October 28, 2014 by Canadian Underwriter
ACE, Munich Re and Swiss Re are among the insurance companies ranked highest in terms of their response to climate change, though the “vast majority” of other firms are doing poorly, according to a new report from nonprofit sustainability advocacy group Ceres.
The report ranks the 330 largest insurance companies operating in the United States, representing roughly 87% of the total insurance market, on climate related indicators including governance, risk management, investment strategies, greenhouse gas management and public engagement (such as positions on climate policy).
The report is based on company disclosures last year in response to a climate risk survey developed by the National Association of Insurance Commissioners (NAIC).
Based on responses, the firms were ranked based on a 100-point scale and graded as either “leading,” “developing,” “beginning” or “minimal.”
Among those considered to be leading in their responses were ACE, Allianz, the Hartford, Swiss Re, Munich Re, Prudential, Sompo Japan, XL Group and Zurich.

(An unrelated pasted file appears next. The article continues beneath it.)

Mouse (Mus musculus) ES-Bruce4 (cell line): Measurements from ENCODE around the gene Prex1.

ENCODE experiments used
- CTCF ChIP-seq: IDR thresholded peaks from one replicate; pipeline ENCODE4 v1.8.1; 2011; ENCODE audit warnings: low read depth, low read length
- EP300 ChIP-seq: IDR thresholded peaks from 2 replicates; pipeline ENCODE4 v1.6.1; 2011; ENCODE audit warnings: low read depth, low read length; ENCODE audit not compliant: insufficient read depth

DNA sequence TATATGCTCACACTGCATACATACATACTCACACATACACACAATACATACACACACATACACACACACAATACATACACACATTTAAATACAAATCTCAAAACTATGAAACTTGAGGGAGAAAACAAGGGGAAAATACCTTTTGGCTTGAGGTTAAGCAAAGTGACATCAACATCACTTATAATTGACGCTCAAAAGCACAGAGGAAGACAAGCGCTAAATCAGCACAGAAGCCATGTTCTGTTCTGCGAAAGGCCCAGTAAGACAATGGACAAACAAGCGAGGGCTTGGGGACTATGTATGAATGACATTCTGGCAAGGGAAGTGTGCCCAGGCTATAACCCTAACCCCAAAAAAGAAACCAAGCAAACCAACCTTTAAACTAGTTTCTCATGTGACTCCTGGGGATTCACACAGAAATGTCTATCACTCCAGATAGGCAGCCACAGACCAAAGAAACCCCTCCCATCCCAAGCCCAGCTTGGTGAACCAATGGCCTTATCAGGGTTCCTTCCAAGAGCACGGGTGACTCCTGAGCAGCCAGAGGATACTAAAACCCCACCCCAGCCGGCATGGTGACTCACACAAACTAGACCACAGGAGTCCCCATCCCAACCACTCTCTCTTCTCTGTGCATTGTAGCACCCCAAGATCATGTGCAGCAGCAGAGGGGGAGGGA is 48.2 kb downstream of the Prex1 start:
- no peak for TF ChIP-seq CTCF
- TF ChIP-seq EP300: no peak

Meanwhile, 276 of the 330 companies earned either “beginning” or “minimal” ratings, with the heath and life and annuity insurers showing especially weak responses, with 89% and 80%, respectively, receiving the lowest “minimal” rating.
“Despite being on the ‘front line’ of climate risks, most of the company responses show a profound lack of preparedness in addressing climate-related risks and opportunities,” Mindy Lubber, president of Ceres, commented in a statement on the report’s findings.
“A big positive in the report’s findings is the strong leadership among a small number of property and casualty insurers – a trend that needs to become far more mainstream if the industry is to accelerate global responses to this colossal threat.”
Still, among P&C insurers, only eight of 193 firms had a “leading” rating, and only 20% had a “developing rating,” Ceres said.
And while P&C insurers bear many of the costs associated with climate risks (such as storm damage), climate change does have implications for life and annuity insurers, especially in terms of mortality rates and those firms’ investment portfolios, Ceres noted.
“L&A firms have trillions of dollars of investments – roughly two-thirds of the U.S. insurance sector’s total cash and invested assets – that may be affected by wide-ranging climate-related ripples across the economy, including physical impacts, carbon-reducing regulations and fast-growing clean energy opportunities,” Ceres said.
The full scorecard report, which also includes recommendations for regulators, is available to download from the Ceres website.